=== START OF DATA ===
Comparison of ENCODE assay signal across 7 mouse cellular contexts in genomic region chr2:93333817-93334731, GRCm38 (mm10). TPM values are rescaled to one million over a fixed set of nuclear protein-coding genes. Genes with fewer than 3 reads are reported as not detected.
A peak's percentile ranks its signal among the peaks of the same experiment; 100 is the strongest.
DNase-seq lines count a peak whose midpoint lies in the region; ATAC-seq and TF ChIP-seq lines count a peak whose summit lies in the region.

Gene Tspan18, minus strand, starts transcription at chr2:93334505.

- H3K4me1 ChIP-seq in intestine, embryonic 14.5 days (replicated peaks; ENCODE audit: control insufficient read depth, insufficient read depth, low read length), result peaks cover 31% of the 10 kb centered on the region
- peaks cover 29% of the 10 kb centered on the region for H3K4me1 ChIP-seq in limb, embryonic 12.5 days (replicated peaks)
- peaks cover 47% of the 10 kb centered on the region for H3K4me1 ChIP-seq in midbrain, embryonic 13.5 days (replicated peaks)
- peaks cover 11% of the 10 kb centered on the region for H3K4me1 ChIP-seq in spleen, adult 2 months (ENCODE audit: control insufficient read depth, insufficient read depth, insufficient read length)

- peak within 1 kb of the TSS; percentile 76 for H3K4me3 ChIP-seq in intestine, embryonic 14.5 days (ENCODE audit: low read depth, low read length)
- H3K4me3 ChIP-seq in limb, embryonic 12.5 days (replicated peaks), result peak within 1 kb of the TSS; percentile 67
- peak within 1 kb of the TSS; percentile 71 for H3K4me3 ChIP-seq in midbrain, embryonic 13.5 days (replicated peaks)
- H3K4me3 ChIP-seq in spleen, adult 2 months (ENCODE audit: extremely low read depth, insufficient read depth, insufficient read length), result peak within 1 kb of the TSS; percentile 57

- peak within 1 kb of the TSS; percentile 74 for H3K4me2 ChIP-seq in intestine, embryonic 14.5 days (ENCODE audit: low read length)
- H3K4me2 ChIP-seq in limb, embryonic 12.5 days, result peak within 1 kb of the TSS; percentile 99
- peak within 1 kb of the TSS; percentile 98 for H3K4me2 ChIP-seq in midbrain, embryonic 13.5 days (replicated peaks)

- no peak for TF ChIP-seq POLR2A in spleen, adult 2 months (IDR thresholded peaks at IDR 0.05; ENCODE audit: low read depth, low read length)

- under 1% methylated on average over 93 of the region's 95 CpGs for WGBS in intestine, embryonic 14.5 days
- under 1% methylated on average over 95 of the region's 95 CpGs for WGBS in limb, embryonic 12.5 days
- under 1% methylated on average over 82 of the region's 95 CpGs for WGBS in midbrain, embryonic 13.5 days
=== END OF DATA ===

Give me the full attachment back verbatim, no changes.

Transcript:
Comparison of ENCODE assay signal across 7 mouse cellular contexts in genomic region chr2:93333817-93334731, GRCm38 (mm10). TPM values are rescaled to one million over a fixed set of nuclear protein-coding genes. Genes with fewer than 3 reads are reported as not detected.
A peak's percentile ranks its signal among the peaks of the same experiment; 100 is the strongest.
DNase-seq lines count a peak whose midpoint lies in the region; ATAC-seq and TF ChIP-seq lines count a peak whose summit lies in the region.

Gene Tspan18, minus strand, starts transcription at chr2:93334505.

- H3K4me1 ChIP-seq in intestine, embryonic 14.5 days (replicated peaks; ENCODE audit: control insufficient read depth, insufficient read depth, low read length), result peaks cover 31% of the 10 kb centered on the region
- peaks cover 29% of the 10 kb centered on the region for H3K4me1 ChIP-seq in limb, embryonic 12.5 days (replicated peaks)
- peaks cover 47% of the 10 kb centered on the region for H3K4me1 ChIP-seq in midbrain, embryonic 13.5 days (replicated peaks)
- peaks cover 11% of the 10 kb centered on the region for H3K4me1 ChIP-seq in spleen, adult 2 months (ENCODE audit: control insufficient read depth, insufficient read depth, insufficient read length)

- peak within 1 kb of the TSS; percentile 76 for H3K4me3 ChIP-seq in intestine, embryonic 14.5 days (ENCODE audit: low read depth, low read length)
- H3K4me3 ChIP-seq in limb, embryonic 12.5 days (replicated peaks), result peak within 1 kb of the TSS; percentile 67
- peak within 1 kb of the TSS; percentile 71 for H3K4me3 ChIP-seq in midbrain, embryonic 13.5 days (replicated peaks)
- H3K4me3 ChIP-seq in spleen, adult 2 months (ENCODE audit: extremely low read depth, insufficient read depth, insufficient read length), result peak within 1 kb of the TSS; percentile 57

- peak within 1 kb of the TSS; percentile 74 for H3K4me2 ChIP-seq in intestine, embryonic 14.5 days (ENCODE audit: low read length)
- H3K4me2 ChIP-seq in limb, embryonic 12.5 days, result peak within 1 kb of the TSS; percentile 99
- peak within 1 kb of the TSS; percentile 98 for H3K4me2 ChIP-seq in midbrain, embryonic 13.5 days (replicated peaks)

- no peak for TF ChIP-seq POLR2A in spleen, adult 2 months (IDR thresholded peaks at IDR 0.05; ENCODE audit: low read depth, low read length)

- under 1% methylated on average over 93 of the region's 95 CpGs for WGBS in intestine, embryonic 14.5 days
- under 1% methylated on average over 95 of the region's 95 CpGs for WGBS in limb, embryonic 12.5 days
- under 1% methylated on average over 82 of the region's 95 CpGs for WGBS in midbrain, embryonic 13.5 days